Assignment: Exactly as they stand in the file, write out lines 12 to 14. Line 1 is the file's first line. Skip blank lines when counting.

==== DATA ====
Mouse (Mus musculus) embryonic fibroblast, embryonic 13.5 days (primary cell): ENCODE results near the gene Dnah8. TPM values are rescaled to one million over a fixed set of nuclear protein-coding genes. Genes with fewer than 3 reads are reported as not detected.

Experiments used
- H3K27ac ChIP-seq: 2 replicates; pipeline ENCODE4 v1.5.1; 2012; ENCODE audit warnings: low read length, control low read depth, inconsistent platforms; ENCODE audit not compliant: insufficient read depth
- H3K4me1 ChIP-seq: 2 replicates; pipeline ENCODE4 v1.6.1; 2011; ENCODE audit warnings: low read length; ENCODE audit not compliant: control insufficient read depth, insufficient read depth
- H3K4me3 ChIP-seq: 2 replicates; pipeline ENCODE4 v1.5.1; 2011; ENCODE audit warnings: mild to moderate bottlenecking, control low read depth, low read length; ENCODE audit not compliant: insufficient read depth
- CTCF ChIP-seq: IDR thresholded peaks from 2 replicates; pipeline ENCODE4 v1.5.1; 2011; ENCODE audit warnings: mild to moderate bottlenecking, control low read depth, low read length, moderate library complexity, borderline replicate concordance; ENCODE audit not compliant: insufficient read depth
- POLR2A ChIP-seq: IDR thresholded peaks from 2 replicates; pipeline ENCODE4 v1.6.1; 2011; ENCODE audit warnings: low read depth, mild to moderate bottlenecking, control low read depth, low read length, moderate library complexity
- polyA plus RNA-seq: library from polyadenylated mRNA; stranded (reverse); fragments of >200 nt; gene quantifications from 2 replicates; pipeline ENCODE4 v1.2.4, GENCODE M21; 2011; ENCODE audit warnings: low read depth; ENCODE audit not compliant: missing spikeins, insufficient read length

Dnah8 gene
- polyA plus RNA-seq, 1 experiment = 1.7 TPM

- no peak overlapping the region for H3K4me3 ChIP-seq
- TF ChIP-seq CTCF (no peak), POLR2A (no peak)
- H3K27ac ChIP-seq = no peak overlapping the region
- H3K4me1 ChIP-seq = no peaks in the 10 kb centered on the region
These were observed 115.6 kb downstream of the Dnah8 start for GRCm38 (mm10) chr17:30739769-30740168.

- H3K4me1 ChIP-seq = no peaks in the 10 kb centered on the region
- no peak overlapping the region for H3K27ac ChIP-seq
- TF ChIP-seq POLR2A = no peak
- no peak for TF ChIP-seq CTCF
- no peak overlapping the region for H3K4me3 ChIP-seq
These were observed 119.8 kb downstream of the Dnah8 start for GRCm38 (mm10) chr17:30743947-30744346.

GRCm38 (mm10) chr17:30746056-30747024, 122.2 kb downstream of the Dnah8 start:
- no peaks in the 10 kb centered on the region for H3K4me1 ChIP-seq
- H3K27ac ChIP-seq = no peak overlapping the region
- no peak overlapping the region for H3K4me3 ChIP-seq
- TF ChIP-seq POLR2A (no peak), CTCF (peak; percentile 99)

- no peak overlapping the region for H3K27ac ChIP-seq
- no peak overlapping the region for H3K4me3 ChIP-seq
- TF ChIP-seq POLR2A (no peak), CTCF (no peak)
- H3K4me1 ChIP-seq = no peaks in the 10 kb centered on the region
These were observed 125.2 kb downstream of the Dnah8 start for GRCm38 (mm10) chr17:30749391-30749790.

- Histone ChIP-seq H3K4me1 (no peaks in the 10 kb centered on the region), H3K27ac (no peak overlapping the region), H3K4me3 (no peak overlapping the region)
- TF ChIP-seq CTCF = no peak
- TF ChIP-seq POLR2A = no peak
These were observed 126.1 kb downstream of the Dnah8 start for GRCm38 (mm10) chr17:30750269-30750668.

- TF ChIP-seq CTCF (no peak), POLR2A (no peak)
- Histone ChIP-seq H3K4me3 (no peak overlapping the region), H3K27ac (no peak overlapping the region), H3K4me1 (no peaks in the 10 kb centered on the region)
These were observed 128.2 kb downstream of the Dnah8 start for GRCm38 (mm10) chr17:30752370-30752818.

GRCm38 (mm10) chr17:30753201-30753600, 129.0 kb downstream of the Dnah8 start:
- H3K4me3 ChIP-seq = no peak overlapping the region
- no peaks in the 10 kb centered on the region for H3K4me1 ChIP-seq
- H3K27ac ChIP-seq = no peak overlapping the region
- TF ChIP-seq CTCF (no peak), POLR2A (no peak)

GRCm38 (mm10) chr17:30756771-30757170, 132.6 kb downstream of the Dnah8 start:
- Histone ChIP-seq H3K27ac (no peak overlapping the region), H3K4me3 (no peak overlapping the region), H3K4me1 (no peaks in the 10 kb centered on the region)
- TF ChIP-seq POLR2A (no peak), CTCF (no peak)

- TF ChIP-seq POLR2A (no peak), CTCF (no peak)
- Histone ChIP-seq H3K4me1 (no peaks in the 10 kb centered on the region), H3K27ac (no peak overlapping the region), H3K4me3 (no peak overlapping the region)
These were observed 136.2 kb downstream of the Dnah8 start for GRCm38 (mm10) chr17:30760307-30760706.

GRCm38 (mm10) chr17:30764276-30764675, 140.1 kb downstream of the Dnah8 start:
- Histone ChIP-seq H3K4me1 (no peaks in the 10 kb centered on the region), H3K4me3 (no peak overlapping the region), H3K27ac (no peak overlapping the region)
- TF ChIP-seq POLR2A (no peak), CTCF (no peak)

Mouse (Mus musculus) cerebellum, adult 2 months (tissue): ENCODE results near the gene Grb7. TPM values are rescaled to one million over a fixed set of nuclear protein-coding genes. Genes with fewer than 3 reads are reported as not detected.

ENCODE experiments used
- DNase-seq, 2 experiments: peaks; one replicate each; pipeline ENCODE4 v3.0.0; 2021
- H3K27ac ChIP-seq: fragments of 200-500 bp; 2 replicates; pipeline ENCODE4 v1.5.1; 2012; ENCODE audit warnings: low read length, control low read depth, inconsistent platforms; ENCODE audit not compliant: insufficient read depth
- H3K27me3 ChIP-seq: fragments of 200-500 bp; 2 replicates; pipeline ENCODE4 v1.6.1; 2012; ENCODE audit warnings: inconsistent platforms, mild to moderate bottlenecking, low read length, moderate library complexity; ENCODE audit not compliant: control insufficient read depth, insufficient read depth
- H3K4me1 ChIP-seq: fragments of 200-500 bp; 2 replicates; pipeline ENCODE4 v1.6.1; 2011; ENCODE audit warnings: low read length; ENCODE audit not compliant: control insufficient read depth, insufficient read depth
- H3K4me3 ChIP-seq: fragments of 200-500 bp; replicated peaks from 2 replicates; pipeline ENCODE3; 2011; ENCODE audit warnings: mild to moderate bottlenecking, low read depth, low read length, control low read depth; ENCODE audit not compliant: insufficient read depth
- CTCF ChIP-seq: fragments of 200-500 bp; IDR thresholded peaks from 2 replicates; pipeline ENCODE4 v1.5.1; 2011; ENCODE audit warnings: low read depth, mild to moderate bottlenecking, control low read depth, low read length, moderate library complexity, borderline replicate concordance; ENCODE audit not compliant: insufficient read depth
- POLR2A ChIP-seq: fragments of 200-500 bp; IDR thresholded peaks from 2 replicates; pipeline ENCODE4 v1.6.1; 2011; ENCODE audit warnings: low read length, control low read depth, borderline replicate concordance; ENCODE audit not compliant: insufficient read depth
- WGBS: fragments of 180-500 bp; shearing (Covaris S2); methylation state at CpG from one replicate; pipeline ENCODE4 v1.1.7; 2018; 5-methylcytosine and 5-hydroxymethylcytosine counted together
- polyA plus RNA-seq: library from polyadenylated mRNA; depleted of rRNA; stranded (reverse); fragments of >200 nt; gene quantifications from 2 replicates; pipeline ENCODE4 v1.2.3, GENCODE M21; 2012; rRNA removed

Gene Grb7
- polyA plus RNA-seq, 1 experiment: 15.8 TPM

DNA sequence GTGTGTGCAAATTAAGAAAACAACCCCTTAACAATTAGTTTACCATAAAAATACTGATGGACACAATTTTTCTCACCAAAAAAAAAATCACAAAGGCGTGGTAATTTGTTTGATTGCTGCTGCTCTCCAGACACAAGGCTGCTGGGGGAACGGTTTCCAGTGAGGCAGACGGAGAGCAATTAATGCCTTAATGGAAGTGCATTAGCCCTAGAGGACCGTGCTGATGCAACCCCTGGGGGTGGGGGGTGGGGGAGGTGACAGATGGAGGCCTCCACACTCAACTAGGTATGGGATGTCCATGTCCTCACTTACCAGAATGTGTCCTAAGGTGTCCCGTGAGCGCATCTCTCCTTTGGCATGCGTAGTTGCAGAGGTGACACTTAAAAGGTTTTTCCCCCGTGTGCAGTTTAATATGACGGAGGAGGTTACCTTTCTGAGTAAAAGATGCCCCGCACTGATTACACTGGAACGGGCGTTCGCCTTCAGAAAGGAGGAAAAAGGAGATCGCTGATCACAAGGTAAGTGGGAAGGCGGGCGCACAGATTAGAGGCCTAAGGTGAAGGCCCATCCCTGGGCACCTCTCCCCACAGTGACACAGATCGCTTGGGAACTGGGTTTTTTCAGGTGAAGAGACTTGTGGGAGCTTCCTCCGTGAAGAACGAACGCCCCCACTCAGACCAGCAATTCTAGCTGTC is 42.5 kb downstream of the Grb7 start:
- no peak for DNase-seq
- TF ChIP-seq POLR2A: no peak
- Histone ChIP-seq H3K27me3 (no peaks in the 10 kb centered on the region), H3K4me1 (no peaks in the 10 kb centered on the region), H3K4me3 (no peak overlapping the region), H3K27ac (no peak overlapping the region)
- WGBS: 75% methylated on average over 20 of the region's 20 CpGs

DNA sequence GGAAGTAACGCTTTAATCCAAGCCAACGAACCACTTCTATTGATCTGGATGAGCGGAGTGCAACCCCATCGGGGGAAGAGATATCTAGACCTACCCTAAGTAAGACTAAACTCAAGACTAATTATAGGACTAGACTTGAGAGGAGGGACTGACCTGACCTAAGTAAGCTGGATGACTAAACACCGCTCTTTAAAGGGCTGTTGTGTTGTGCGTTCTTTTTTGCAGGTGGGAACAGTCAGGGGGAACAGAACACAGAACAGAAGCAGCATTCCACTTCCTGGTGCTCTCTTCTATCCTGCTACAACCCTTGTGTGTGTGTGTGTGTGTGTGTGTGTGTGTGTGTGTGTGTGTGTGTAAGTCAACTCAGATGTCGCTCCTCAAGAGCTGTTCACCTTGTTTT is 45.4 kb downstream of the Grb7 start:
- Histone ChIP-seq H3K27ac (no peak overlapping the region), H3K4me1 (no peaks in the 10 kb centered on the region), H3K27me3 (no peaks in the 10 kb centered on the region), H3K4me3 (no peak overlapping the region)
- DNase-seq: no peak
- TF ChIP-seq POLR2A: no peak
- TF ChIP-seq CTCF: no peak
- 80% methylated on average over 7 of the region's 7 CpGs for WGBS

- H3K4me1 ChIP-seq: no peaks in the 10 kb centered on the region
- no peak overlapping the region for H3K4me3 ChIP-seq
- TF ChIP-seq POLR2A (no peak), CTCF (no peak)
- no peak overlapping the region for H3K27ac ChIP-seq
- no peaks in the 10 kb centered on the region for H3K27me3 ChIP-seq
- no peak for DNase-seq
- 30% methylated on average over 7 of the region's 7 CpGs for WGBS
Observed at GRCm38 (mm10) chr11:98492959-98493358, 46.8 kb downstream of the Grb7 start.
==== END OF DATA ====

- TF ChIP-seq CTCF (no peak), POLR2A (no peak)
- H3K27ac ChIP-seq = no peak overlapping the region
- H3K4me1 ChIP-seq = no peaks in the 10 kb centered on the region